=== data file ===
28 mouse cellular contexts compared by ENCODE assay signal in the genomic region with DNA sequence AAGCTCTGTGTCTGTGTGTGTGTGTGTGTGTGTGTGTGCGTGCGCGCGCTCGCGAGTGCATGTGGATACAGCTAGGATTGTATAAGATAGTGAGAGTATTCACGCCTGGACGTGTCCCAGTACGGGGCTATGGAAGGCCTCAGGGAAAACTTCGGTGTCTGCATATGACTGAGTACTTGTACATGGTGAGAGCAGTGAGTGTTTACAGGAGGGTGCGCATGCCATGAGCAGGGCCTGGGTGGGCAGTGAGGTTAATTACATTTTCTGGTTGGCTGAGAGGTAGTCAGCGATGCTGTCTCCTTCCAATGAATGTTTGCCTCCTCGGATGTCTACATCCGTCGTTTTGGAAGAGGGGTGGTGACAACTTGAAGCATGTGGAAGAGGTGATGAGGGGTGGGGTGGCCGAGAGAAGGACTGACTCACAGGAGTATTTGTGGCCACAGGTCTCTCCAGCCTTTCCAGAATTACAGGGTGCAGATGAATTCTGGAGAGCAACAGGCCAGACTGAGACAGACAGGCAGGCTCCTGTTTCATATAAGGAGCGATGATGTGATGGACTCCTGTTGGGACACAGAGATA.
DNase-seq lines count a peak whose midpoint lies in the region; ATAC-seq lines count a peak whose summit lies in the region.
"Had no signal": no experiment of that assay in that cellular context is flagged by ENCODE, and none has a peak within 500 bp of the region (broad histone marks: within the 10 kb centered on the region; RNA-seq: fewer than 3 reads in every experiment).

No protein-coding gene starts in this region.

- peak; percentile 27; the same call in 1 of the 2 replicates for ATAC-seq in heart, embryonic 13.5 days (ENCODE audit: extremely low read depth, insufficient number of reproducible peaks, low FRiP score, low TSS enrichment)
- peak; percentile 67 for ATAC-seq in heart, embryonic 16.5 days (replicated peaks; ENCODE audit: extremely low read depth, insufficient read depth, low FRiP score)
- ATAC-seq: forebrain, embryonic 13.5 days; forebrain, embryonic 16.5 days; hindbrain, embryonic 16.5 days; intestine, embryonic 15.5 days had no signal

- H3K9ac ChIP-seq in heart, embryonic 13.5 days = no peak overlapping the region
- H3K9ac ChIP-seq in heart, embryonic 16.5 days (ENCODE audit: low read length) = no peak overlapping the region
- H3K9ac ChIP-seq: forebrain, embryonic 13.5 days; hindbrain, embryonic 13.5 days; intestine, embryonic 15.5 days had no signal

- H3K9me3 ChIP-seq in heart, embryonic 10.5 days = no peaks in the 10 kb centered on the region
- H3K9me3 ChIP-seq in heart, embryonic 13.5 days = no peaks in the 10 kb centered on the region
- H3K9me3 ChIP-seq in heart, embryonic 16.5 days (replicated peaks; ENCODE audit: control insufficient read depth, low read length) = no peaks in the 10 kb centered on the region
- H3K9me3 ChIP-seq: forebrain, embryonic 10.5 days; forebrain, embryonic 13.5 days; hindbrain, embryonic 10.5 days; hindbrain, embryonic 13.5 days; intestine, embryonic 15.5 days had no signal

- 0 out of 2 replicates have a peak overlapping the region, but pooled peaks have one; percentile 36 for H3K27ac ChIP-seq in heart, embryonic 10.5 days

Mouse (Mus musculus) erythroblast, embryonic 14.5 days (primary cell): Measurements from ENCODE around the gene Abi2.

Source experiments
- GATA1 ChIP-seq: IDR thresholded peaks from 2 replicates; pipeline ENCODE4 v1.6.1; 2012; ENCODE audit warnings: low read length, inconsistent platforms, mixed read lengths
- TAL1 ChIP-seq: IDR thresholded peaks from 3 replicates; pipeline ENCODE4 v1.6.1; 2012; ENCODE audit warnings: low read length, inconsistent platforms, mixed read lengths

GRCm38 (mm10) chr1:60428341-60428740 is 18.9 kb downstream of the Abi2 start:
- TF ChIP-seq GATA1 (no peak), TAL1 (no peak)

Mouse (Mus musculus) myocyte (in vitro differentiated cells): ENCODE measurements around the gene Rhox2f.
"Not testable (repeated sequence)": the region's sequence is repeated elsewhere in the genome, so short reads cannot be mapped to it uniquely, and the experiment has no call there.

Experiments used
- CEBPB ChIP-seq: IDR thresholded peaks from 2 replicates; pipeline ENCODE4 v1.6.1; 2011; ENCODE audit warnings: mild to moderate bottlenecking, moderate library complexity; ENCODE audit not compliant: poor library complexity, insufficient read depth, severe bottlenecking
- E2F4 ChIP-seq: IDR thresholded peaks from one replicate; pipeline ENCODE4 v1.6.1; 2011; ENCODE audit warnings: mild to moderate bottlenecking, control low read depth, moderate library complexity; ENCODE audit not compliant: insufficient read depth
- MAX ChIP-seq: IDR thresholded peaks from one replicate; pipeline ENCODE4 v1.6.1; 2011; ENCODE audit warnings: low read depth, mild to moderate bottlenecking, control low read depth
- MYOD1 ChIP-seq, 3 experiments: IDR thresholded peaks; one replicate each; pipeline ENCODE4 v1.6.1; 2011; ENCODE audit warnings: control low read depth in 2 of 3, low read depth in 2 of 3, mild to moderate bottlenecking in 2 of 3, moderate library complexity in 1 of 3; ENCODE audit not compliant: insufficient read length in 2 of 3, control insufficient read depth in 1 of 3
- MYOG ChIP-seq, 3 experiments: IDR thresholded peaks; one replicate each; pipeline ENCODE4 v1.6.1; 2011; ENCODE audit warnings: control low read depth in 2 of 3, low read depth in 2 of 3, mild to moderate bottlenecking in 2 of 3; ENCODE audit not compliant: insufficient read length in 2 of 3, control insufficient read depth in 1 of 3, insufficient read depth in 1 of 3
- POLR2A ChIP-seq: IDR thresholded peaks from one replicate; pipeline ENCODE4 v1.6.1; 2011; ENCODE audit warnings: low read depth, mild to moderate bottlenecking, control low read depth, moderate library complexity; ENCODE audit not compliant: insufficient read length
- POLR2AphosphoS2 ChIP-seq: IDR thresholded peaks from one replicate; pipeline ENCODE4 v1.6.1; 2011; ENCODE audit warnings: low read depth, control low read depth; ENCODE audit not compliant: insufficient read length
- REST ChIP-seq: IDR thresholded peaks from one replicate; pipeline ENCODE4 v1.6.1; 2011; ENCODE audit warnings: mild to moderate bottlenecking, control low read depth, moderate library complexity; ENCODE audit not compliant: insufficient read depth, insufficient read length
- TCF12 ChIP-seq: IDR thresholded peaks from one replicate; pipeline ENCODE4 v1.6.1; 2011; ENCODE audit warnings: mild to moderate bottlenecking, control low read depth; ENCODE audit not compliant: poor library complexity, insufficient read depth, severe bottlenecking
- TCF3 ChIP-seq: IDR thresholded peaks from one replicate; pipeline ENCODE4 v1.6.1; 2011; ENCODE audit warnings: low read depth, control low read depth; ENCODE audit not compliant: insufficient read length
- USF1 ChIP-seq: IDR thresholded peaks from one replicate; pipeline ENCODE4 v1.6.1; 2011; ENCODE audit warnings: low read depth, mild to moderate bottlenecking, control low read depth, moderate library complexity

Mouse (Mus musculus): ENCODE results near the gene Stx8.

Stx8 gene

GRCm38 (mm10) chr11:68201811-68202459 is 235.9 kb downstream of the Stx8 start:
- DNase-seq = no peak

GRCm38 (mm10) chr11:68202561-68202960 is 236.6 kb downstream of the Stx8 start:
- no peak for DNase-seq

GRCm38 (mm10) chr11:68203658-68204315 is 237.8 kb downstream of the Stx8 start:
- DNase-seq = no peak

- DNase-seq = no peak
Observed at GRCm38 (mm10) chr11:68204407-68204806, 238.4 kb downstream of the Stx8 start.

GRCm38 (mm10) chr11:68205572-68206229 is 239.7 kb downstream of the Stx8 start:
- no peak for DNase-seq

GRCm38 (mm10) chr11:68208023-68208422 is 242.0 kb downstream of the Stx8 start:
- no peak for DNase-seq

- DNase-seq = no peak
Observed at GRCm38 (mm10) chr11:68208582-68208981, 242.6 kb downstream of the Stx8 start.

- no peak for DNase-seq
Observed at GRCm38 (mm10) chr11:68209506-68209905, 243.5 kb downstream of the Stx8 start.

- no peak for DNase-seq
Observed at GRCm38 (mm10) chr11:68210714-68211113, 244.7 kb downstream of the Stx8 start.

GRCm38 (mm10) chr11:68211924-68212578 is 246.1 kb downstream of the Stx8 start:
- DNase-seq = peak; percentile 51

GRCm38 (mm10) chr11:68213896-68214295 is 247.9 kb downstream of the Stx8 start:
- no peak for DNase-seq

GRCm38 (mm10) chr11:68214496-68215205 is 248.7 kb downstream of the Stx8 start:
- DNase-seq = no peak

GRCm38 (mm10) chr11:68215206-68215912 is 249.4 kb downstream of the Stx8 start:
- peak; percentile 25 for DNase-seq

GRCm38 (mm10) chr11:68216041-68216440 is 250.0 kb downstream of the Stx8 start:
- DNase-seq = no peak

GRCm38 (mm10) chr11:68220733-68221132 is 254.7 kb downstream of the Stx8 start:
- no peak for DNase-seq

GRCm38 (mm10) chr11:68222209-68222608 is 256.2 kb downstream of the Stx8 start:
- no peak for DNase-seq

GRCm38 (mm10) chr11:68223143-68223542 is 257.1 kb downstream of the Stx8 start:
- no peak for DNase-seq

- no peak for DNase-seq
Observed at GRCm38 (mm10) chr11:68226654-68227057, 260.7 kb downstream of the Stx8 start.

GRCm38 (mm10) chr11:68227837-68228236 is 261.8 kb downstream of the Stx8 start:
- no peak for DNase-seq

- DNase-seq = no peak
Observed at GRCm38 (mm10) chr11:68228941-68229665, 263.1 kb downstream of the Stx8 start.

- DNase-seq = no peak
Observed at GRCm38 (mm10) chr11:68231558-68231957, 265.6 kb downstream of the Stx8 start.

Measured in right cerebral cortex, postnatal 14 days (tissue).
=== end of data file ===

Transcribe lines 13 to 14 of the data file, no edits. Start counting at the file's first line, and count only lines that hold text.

- H3K9me3 ChIP-seq in heart, embryonic 16.5 days (replicated peaks; ENCODE audit: control insufficient read depth, low read length) = no peaks in the 10 kb centered on the region
- H3K9me3 ChIP-seq: forebrain, embryonic 10.5 days; forebrain, embryonic 13.5 days; hindbrain, embryonic 10.5 days; hindbrain, embryonic 13.5 days; intestine, embryonic 15.5 days had no signal